Thursday, May 7, 2015

A Together Story

Bodhi and I used to do this exercise quite frequently, and we haven't for a while. He's been begging me for a couple of days to make one with him, and finally we sat down today and did it. I learned this from my Auntie Whiz, who used to do it by post with several of her eccentric friends and all of the crazy writers in my family. Somewhere, I have sheets of paper, with stories pounded out by manual typewriter, each paragraph initialed by it's author.

Here, for your enjoyment... the beginning of our story. Bodhi writes first and is in italics, every paragraph alternates between the two of us.

    Elena walked outside, hoping to get away from all of the nonsense going on in the cave behind her.
    She sighed as she sat down at the edge of the creek, her breath blowing out in a frosty cloud. Elena glanced over her shoulder and then down at her hands, still wrapped in bandages. She could hear the intermittent shouts of laughter and careless singing drifting through the chilled air towards her. She glanced down again, and with a shiver of anticipation, she began to unwrap the bandages.

    There it was. The scar was larger than she remembered. She breathed in slowly, before trailing the damaged hand in the silvery water. They instantly felt better. Then something knocked her on the head and she fell into the creek.

She was back at her mother’s house, before the uprising. She was sitting in a beautiful overstuffed yellow wingback, cuddled up with a book and a cup of tea, which she definitely was not supposed to have in her lap while sitting in this chair. Her mother was clinking in the kitchen, the sound of the rain was soothing. And then it grew louder, an incessant dripping. A droplet fell onto the pages of her book, smearing the ink. Elena looked up, was it raining in the house? Slowly, she blinked, and  a cold fear gripped her heart as her dream began to fade. She was not in her mother’s house after all.
    The world seemed cold around her. It was as if the black hand of death itself was ripping her soul from her body. All she could see was black. A coldness was pressing around her, and she screamed. Then she woke. Everything was blurry, and she was tired. Then she woke again, but everything was still blurry. She squinted, but she could see nothing. Was she blind?

“Ahhhh, Cherub, there you are!” a musical voice lilted at her. Suddenly, light flooded the bedroom as the heavy velvet drapes were yanked open, exposing floor to ceiling windows. Elena could see the fuzzy outline and the piercing white of the winter’s light. “We thought you were NEVER going to wake up!” prattled on the effeminate voice. Elena could see a reed-thin shape scurrying around the room. “And when they first brought you in, my GOODNESS the mess you made, covered in river moss, dripping all over the place…”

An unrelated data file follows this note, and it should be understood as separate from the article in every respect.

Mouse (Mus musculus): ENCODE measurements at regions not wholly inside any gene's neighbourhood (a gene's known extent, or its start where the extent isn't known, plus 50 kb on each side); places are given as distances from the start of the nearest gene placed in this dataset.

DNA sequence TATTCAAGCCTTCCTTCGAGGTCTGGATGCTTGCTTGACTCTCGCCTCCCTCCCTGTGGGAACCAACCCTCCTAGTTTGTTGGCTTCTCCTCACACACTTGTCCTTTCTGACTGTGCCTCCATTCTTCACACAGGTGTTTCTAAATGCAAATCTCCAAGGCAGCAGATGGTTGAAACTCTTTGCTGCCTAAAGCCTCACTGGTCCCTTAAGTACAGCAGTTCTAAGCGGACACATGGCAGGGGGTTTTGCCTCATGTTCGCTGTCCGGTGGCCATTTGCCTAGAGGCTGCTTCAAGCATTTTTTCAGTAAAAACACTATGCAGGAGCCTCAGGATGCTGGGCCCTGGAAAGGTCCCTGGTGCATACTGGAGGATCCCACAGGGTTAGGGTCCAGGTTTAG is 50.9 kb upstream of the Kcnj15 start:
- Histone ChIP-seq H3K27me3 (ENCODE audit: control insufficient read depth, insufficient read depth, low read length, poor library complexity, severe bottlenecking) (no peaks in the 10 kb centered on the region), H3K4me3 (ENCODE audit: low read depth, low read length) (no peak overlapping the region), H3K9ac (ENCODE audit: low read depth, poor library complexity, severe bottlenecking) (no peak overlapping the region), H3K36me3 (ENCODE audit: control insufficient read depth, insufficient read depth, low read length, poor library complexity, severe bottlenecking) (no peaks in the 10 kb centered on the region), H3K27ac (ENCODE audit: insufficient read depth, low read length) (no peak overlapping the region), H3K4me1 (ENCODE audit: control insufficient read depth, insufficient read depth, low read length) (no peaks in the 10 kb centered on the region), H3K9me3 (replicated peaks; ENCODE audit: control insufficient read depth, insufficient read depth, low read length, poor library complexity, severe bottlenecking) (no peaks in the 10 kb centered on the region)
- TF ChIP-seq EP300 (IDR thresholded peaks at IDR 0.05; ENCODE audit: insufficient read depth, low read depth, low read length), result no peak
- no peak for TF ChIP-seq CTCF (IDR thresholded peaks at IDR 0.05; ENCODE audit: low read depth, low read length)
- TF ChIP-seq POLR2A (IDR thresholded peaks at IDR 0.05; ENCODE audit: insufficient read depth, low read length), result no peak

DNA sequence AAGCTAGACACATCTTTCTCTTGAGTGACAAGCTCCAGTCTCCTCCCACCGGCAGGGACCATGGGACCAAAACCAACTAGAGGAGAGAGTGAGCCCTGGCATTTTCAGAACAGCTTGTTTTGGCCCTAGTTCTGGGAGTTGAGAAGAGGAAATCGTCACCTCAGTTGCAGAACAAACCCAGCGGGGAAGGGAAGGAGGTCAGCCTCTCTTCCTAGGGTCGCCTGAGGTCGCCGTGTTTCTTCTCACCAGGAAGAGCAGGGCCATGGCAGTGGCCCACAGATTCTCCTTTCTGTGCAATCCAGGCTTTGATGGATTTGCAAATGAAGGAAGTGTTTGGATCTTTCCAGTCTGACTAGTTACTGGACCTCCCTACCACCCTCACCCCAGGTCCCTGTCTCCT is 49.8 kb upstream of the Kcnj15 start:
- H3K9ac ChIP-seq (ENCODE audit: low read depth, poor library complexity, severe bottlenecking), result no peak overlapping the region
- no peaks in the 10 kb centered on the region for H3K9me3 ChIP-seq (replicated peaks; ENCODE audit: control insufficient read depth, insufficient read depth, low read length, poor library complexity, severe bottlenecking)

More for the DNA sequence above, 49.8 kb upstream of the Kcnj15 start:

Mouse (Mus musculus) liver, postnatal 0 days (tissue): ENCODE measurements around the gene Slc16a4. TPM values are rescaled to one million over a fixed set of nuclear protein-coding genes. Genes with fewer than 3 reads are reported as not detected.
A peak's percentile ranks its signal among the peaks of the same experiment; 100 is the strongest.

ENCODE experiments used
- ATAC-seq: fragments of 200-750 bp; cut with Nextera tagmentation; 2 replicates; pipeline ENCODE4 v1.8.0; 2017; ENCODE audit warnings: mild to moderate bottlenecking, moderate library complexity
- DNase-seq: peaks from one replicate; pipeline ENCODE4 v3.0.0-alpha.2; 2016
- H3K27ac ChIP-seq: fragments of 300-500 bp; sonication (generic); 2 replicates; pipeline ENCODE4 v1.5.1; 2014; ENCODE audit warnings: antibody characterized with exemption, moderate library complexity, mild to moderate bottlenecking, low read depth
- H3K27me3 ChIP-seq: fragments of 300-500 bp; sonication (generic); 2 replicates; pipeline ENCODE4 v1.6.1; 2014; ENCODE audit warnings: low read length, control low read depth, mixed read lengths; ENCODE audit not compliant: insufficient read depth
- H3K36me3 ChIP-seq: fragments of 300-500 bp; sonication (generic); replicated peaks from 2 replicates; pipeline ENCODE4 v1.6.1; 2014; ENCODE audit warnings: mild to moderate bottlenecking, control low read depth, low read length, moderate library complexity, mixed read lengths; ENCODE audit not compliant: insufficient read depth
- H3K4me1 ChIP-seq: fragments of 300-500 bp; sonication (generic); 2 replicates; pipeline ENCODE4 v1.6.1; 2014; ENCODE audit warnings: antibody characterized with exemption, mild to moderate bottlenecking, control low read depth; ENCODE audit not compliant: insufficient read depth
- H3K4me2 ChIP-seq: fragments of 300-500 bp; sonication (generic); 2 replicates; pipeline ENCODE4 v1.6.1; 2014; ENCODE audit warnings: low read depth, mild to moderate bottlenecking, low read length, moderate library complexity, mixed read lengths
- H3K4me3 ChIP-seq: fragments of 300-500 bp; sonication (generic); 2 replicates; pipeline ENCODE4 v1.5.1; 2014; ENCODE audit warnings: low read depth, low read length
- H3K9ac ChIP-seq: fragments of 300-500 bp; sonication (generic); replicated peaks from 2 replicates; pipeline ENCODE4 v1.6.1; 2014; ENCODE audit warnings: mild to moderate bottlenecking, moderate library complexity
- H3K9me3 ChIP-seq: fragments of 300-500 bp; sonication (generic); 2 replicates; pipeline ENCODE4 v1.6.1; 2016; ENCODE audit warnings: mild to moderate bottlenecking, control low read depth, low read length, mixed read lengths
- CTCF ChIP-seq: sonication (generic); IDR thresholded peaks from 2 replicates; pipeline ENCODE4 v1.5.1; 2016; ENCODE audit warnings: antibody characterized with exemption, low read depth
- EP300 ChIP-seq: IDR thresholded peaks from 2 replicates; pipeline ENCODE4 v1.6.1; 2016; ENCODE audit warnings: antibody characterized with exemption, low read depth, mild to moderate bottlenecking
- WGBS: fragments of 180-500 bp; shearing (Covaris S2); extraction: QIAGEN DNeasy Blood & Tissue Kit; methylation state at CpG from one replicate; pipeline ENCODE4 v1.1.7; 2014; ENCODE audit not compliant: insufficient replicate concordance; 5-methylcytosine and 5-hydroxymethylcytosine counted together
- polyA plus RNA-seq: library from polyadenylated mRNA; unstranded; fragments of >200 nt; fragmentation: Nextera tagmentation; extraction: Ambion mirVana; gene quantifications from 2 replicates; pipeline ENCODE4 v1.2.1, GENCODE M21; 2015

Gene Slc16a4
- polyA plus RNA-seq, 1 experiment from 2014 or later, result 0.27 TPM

And then the voice was gone, replaced by an unearthly growl. Elena jumped at the sudden change in tone. Nothing was blurry anymore. She could see where the once beautiful woman used to stand was now a monstrous black cat, with white rubies studded through it’s fur. The luscious room was now a shallow cave hidden by a curtain of vines that hung in a pattern that showed people in torture, little flowers as eyes and cobwebs substituting ghostly flames. The cat snarled, then lunged at he face. Elena’s eyes were shut tight, and she heard the singsong voice again, talking nonstop. She opened her eyes again and saw that the evil cave she was in had returned to it’s beautiful form again. “Are you alright honey? You look as if you’ve seen a ghost.” Elena was silent, then, in a voice so thin that hardly anyone could have heard, she whispered. “Maybe I have.” Elena glanced fearfully up at the other girl.
She swung her legs carefully out of the bed, her head swimming. “Lissa.” Said the girl, as she sat down carefully nest to Elena, and put her hand gently on her knee, sticky sweet in her feigned affection. “You can call me Lissa.”

    Elena was shaken to the bone. She wanted to go home, to go back to the house she saw in the dream. Her mother would know what to do. She always had. The dream. Her mother. Elena looked again at Lissa. “The pond that you found me in, Is it close?” Lissa chuckled, shaking her head slowly at Elena’s apparent idiocy. “Of course silly.” She said in that singsong voice of hers. “It’s right outside the cave.” Elena stared, as she had done in the past, at Lissa. “You mean THE cave? the one I live in?” Lissa nodded. Elena shook her head, trying to clear out all the questioning thoughts. “There is no such thing as this-“ she waved her hand around the room at all of the lush things in it. “In a smelly old cave such that I live in. Does it have to do with the party hast night?”